Frankly, this group looks a little scarey. Thankfully, they are not likely to get far.
We recommend requiring every child, including homeschooled students, to have a yearly health assessment by a qualified medical professional. We recommend requiring homeschool families to comply with the state’s immunization standards, filing either vaccination records or exemptions with their notice of intent.
This isn't even required in all states. Why should homeschooled children be singled out?
We recommend that homeschooled students be assessed annually. We believe that these assessment mechanisms should reflect the flexible and innovative nature of homeschooling and should focus on whether learning is taking place rather than on whether students are at grade level in each subject. We recommend giving parents choice in the type of assessment by allowing them to choose between standardized testing and portfolio reviews, which involve creating portfolios that showcase students’ learning. In order to make the process as transparent, effective, and fair as possible, we recommend that standardized tests be administered by qualified individuals and that certified teachers conduct portfolio reviews and meet personally with each student. We recommend creating a remediation process to serve the interests of homeschooled students in need of academic intervention. We believe this remediation process should be positive and child-centered and should include providing committed homeschool families with additional support and resources in an effort to help them succeed.
Public schooled children are assessed all over the place. This has not resulted in American children being actually well educated. Many states do not require private schools to test their students. Why should homeschooled children be singled out?
We recommend that each student’s annual assessment, whether that be a portfolio review or a standardized test, be maintained and kept on file by either the local school district or the state department of education. We see this as a service to homeschool families, as it will ensure that these records are kept safe and available to homeschool parents and homeschool graduates in coming years.
This is a "service"...how? "Safe" from whom? Public school records are not "available" to the parents or to their graduates. Why should homeschooled children's records be "safe and available" to...whom? Are there no privacy issues here?
We recommend barring parents convicted of child abuse, sexual offenses, or other crimes that would disqualify them from employment as a school teacher from homeschooling unless given approval by a judge. We recommend putting in place a process for flagging at-risk children, such as those with child abuse or neglect investigations in the previous ten years, for additional oversight.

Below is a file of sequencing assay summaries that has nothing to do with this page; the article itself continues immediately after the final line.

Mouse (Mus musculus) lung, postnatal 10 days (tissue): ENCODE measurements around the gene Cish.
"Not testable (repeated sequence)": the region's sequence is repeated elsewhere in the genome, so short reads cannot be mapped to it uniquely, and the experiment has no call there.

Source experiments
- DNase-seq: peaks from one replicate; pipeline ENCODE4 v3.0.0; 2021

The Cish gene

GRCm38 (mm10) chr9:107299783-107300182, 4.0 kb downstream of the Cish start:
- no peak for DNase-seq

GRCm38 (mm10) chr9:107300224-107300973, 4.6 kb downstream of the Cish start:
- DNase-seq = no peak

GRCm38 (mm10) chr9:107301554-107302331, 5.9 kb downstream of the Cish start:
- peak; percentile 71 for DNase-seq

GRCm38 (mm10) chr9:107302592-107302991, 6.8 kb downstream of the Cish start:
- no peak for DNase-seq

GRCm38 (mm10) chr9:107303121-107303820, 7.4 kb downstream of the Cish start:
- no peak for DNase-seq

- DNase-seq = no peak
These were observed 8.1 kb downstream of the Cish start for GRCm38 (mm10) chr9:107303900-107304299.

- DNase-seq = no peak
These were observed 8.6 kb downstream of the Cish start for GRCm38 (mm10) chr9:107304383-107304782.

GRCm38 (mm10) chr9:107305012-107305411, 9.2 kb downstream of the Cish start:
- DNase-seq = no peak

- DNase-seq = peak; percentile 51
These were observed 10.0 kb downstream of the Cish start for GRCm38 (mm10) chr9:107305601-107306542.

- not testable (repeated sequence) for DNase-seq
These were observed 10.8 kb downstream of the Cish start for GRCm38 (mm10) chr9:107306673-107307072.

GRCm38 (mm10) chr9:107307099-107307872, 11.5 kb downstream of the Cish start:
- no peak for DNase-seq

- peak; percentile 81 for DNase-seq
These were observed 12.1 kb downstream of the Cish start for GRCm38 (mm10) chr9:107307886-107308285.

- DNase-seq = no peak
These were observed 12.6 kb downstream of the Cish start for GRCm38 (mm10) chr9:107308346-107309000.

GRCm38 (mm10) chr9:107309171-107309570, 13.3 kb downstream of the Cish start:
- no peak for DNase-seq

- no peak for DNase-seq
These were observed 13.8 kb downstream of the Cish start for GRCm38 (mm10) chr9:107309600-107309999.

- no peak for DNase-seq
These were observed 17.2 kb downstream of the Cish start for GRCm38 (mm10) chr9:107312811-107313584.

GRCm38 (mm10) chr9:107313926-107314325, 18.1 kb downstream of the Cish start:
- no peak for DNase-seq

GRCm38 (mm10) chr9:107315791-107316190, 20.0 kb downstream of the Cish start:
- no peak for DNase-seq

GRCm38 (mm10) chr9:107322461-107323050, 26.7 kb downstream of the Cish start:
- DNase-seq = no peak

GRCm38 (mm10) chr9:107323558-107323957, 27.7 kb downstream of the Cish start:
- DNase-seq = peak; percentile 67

While I abhor child abuse, the process for protecting children in public and private schools has not proven to actually protect children, and seems largely to be unenforceable. How will be successful with homeschoolers?
We recommend that each state require parents to provide annual notification of their intent to homeschool. This notice should include children’s names, ages, and grade levels and copies of student’s birth certificates and may be filed at the local level or at the state level. We recommend that homeschool enrollment information be shared between state and local education officials.
Seriously? Every year parents will send in photocopies of their children's birth certificates? and "grade level"? That should be a fun discussion, considering how many times it has been hashed over here. And this will help...how?
We recommend that the parent providing instruction be required to have at least a high school diploma or GED. In cases where a parent does not have this qualification, homeschooling may be permitted under the supervision of a certified teacher or other similarly qualified individual.
Since there is no data proving that homeschooling parents without high school diplomas teach their children less well than those who have them, why would this be required? Not to mention the fact that public schools have teachers with a minimum of four years of college, and yet public schools in the U.S. have proven *not* to turn out well-educated young adults in spite of their teachers' own education, this certainly seems like yet another how-does-this-actually-help issue.
That's all for a minute...